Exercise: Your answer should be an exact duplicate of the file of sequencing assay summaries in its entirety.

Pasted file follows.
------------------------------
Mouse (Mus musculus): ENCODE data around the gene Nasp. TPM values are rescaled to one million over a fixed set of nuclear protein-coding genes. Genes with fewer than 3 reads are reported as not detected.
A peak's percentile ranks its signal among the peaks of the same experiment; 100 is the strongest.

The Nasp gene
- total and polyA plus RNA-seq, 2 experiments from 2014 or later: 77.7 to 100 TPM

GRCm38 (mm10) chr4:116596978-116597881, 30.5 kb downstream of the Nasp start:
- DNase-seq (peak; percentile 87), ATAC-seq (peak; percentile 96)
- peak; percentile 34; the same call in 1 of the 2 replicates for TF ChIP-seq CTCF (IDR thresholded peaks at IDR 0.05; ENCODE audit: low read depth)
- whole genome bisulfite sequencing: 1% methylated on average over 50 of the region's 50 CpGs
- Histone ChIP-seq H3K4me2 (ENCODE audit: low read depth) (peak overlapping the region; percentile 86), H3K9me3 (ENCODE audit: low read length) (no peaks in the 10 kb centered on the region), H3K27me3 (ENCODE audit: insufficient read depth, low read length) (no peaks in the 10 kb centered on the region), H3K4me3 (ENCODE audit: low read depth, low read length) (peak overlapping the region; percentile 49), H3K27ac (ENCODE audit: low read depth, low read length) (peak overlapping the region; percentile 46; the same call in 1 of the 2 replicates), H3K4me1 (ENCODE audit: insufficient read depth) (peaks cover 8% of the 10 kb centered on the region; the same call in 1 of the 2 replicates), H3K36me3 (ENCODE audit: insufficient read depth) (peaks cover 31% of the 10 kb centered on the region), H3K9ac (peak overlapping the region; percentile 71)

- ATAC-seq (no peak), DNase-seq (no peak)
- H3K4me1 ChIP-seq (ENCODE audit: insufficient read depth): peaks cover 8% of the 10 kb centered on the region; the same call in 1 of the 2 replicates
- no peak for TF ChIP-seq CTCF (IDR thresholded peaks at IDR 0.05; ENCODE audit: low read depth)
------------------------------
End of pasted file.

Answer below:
Mouse (Mus musculus): ENCODE data around the gene Nasp. TPM values are rescaled to one million over a fixed set of nuclear protein-coding genes. Genes with fewer than 3 reads are reported as not detected.
A peak's percentile ranks its signal among the peaks of the same experiment; 100 is the strongest.

The Nasp gene
- total and polyA plus RNA-seq, 2 experiments from 2014 or later: 77.7 to 100 TPM

GRCm38 (mm10) chr4:116596978-116597881, 30.5 kb downstream of the Nasp start:
- DNase-seq (peak; percentile 87), ATAC-seq (peak; percentile 96)
- peak; percentile 34; the same call in 1 of the 2 replicates for TF ChIP-seq CTCF (IDR thresholded peaks at IDR 0.05; ENCODE audit: low read depth)
- whole genome bisulfite sequencing: 1% methylated on average over 50 of the region's 50 CpGs
- Histone ChIP-seq H3K4me2 (ENCODE audit: low read depth) (peak overlapping the region; percentile 86), H3K9me3 (ENCODE audit: low read length) (no peaks in the 10 kb centered on the region), H3K27me3 (ENCODE audit: insufficient read depth, low read length) (no peaks in the 10 kb centered on the region), H3K4me3 (ENCODE audit: low read depth, low read length) (peak overlapping the region; percentile 49), H3K27ac (ENCODE audit: low read depth, low read length) (peak overlapping the region; percentile 46; the same call in 1 of the 2 replicates), H3K4me1 (ENCODE audit: insufficient read depth) (peaks cover 8% of the 10 kb centered on the region; the same call in 1 of the 2 replicates), H3K36me3 (ENCODE audit: insufficient read depth) (peaks cover 31% of the 10 kb centered on the region), H3K9ac (peak overlapping the region; percentile 71)

- ATAC-seq (no peak), DNase-seq (no peak)
- H3K4me1 ChIP-seq (ENCODE audit: insufficient read depth): peaks cover 8% of the 10 kb centered on the region; the same call in 1 of the 2 replicates
- no peak for TF ChIP-seq CTCF (IDR thresholded peaks at IDR 0.05; ENCODE audit: low read depth)